Hackers Target North Korea Defectors, Steal Personal Information on 1,000 Escapees

Hackers have stolen the personal information of nearly 1,000 North Koreans who fled the dictatorship to start new lives in South Korea, authorities in Seoul announced.

The data was taken from a database belonging to South Korea's resettlement agency via a computer infected with malicious software at the Hana center in the southern city of Gumi, Reuters reported.

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The breach—which involved the names, birth dates and addresses of 997 defectors—was announced by the country's unification ministry. "The malware was planted through emails sent by an internal address" at the Hana center, a ministry official told reporters on the condition of anonymity.

The Hana center is one of 25 institutes that help North Korean defectors adapt to a new life in the South, where many struggle with a significantly different economy and society. The 25 centers support some 32,000 defectors, providing them with jobs and medical and legal support, according to Reuters.

The unnamed ministry official said the matter was under police investigation but refused to provide any suspected motive or say whether North Korea was behind the hack.

Defectors are denounced as "human scum" by state media in Pyongyang, and those who flee risk their lives in doing so. Even if they are successful, relatives and friends who are left behind can be punished as retribution. North Korea has also accused the South of kidnapping the escapees.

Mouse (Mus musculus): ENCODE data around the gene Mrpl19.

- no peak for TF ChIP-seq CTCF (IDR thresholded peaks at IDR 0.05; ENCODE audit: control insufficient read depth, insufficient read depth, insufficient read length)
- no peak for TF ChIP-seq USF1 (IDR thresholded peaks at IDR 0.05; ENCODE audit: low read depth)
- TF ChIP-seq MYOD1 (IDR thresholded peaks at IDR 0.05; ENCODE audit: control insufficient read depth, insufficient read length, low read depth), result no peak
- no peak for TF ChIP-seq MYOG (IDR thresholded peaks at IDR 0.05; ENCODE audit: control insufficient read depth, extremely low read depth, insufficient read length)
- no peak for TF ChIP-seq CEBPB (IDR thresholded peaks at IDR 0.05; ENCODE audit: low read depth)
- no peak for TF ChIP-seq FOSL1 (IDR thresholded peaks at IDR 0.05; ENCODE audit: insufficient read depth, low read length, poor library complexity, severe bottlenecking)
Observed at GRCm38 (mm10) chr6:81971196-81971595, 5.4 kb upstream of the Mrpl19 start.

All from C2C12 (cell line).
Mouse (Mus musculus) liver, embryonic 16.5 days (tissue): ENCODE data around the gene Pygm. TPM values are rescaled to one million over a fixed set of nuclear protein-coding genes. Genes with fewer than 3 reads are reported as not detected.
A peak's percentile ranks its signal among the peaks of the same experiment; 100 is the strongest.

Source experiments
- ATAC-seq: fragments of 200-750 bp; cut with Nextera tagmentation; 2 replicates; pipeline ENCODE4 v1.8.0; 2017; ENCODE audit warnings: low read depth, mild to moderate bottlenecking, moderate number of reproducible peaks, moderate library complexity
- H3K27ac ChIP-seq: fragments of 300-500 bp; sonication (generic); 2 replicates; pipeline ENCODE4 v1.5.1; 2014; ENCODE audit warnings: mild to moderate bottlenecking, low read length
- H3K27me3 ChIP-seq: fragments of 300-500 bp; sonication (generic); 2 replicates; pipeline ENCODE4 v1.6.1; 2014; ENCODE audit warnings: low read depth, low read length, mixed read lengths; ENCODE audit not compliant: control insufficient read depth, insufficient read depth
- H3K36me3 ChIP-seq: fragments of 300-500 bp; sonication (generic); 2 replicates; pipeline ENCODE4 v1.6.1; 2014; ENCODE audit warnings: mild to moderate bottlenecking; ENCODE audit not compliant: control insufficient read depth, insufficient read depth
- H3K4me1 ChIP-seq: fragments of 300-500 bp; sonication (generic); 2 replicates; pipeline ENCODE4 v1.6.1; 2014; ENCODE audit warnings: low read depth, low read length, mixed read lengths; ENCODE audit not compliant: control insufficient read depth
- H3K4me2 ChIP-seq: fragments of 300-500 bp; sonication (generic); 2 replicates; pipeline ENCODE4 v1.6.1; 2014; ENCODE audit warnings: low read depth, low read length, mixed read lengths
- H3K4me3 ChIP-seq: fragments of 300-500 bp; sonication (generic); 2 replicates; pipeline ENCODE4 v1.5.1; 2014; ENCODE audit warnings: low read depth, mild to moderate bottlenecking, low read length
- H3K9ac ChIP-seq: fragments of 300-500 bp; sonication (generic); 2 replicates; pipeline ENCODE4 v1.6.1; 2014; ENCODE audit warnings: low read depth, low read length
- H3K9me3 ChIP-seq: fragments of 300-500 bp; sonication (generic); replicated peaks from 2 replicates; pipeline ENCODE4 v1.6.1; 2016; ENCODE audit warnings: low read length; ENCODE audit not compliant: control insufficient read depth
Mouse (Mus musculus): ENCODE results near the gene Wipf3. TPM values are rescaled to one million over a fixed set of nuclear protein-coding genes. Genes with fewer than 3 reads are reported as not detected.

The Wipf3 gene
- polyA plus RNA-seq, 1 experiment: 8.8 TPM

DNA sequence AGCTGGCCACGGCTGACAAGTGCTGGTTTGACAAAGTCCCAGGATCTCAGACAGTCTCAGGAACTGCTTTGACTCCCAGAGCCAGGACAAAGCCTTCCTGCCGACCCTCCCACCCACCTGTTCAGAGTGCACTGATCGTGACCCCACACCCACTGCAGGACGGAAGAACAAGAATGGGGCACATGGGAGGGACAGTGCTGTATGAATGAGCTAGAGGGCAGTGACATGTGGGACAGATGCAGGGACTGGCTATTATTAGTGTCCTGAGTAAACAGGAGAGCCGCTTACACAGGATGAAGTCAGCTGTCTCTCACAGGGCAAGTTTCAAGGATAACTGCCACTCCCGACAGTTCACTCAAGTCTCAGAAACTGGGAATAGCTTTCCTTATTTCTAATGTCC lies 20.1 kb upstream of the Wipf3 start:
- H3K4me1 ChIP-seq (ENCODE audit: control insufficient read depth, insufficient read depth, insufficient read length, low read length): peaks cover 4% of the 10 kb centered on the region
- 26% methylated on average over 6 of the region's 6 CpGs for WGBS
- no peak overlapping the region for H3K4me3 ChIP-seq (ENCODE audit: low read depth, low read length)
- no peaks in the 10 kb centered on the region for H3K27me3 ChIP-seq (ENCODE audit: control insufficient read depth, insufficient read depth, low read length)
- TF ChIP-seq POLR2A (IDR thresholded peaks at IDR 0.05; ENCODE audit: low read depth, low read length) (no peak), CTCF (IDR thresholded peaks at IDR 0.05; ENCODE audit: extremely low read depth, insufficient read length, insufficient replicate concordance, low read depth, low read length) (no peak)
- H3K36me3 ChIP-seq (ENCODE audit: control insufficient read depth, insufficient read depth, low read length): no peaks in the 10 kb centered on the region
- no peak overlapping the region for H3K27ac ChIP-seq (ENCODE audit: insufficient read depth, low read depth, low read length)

The unification ministry explained that it planned to notify all those whose information was leaked, and said the breach had not caused any negative impacts yet. "We're sorry this has happened and will make efforts to prevent it from recurring," the ministry official added.

North Korean hackers were previously accused of targeting southern state agencies and businesses with cyberattacks. In 2017, warship blueprints were stolen from the South's defense ministry and a large shipbuilding firm, while last summer a cryptocurrency exchange went bankrupt after a suspected attack from the North. Pyongyang denied involvement in both incidents.

Numerous defectors have disappeared and returned to North Korea, whether by choice or through coercion by Pyongyang—for example, after threats were made to family members who remained in the country.

If the North does prove to be behind the hack, it could undermine improved relations between the two Koreas over the past year. The leaders of the two nations have held multiple meetings, and the administrations are working on a range of cross-border projects—from a joint railway to an Olympic Games bid.

North Korea flag Pyongyang
The Central Committee of the Workers' Party of Korea building, in Pyongyang, North Korea, on August 23. Carl Court/Getty Images